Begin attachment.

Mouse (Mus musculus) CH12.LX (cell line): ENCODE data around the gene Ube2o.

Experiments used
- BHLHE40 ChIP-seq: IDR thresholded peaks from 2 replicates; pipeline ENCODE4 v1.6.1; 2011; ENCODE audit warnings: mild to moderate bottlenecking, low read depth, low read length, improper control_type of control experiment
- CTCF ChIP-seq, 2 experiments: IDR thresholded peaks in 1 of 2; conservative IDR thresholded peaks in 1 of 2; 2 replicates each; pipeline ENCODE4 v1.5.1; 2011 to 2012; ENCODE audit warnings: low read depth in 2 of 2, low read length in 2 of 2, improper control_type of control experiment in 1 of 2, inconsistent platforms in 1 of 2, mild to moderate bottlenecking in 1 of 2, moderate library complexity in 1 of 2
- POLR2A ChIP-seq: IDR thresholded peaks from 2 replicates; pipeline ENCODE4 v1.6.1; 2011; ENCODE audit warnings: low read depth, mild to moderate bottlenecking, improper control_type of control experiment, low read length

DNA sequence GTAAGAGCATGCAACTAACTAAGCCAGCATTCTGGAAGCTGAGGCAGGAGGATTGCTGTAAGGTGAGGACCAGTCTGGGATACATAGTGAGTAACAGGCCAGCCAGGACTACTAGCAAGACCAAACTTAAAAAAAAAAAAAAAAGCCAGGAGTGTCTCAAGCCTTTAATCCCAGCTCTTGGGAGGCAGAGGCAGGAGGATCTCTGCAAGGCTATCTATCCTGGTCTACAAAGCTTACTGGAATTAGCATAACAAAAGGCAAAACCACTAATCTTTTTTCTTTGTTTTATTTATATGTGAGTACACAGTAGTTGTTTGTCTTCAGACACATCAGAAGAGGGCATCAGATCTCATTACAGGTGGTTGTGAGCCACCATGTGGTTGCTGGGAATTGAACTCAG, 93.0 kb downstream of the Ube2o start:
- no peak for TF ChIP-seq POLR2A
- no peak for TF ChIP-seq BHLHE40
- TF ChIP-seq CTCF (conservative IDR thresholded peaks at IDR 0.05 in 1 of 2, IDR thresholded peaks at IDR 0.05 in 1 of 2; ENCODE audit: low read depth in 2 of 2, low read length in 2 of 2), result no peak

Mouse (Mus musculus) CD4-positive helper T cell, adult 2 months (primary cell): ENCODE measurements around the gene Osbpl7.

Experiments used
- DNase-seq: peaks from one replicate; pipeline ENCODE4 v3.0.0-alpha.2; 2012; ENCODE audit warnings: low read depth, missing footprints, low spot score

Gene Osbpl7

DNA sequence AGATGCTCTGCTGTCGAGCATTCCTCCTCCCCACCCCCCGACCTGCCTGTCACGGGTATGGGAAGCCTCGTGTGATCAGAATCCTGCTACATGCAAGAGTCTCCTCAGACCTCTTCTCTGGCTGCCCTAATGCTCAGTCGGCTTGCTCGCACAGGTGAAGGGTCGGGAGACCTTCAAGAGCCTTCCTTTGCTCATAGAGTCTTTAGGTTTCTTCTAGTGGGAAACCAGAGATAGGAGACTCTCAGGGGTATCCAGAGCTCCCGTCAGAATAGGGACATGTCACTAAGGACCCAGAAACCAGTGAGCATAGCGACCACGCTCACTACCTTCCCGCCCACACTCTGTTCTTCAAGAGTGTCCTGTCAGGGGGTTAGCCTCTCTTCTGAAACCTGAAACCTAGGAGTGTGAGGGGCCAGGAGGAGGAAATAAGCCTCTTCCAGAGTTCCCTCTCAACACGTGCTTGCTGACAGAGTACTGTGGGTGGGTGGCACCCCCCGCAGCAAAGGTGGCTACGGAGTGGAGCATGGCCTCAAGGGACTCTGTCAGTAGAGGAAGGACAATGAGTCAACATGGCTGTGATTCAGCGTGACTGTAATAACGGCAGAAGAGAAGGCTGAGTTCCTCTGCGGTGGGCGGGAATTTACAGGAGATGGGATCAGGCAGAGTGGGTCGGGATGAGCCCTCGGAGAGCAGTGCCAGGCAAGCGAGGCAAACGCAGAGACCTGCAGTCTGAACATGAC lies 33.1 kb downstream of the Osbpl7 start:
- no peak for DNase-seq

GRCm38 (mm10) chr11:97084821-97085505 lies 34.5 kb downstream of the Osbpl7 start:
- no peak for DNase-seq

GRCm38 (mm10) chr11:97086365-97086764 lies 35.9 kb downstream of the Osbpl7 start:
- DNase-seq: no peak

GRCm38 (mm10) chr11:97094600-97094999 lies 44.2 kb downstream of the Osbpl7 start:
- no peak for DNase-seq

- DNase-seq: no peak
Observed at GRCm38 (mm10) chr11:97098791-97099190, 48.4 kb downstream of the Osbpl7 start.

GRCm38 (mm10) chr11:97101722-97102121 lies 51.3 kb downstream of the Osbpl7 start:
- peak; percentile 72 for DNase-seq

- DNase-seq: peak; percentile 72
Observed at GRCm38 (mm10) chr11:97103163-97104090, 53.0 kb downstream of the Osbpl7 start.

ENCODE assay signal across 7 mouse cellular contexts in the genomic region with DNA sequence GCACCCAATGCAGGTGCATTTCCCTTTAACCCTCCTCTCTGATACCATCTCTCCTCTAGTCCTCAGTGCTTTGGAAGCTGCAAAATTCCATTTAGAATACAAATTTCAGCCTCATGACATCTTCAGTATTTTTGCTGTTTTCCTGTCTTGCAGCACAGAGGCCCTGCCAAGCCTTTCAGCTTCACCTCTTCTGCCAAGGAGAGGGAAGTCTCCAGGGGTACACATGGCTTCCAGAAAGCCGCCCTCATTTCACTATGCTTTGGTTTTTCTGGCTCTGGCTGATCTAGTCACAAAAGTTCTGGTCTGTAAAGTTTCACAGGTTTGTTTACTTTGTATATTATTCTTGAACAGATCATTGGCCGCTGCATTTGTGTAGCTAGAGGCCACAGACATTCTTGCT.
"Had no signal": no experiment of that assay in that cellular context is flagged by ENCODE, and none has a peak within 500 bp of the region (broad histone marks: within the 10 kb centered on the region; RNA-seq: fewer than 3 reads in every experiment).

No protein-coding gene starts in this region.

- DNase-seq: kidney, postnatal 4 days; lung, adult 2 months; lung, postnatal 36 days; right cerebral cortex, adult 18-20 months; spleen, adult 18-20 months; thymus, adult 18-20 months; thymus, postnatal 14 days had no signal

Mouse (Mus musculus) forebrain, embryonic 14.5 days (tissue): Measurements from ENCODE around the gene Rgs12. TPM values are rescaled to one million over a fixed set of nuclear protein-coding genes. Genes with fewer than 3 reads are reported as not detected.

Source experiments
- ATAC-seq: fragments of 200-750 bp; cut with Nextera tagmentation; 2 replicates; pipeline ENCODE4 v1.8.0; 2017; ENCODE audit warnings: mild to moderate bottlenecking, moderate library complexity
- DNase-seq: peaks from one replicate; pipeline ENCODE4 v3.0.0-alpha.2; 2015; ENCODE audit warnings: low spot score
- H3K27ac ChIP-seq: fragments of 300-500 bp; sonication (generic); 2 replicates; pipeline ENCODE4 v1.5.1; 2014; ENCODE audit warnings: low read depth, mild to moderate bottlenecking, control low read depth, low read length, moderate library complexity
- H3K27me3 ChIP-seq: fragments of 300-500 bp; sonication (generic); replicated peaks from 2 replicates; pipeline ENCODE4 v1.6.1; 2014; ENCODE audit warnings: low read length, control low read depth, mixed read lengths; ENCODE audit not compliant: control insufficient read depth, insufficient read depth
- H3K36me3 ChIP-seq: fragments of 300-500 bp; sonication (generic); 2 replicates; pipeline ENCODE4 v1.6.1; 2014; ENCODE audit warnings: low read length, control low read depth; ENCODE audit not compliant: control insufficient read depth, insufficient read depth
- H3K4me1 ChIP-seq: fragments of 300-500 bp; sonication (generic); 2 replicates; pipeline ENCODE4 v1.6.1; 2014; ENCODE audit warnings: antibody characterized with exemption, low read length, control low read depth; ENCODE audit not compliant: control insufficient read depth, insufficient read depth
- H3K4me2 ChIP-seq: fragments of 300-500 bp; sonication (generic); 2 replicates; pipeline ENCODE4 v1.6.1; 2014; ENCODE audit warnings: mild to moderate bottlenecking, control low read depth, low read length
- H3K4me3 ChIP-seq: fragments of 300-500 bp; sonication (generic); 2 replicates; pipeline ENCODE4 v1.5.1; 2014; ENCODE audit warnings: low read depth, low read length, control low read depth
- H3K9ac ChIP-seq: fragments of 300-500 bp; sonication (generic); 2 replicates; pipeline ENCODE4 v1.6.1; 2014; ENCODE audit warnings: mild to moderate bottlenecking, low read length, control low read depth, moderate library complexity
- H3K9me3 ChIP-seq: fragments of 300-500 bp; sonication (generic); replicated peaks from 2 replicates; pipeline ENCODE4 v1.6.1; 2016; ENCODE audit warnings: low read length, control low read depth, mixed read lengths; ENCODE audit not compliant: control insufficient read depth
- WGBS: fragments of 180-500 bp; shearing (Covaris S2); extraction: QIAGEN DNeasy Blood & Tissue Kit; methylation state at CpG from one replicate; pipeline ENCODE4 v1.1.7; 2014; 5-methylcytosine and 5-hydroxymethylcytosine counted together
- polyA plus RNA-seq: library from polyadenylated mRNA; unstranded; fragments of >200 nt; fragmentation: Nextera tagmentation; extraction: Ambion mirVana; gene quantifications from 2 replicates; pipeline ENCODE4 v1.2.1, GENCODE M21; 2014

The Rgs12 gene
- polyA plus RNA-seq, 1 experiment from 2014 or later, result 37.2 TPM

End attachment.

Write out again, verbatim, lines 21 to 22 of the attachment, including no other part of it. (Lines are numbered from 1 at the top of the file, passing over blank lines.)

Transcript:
- no peak for DNase-seq

- DNase-seq: no peak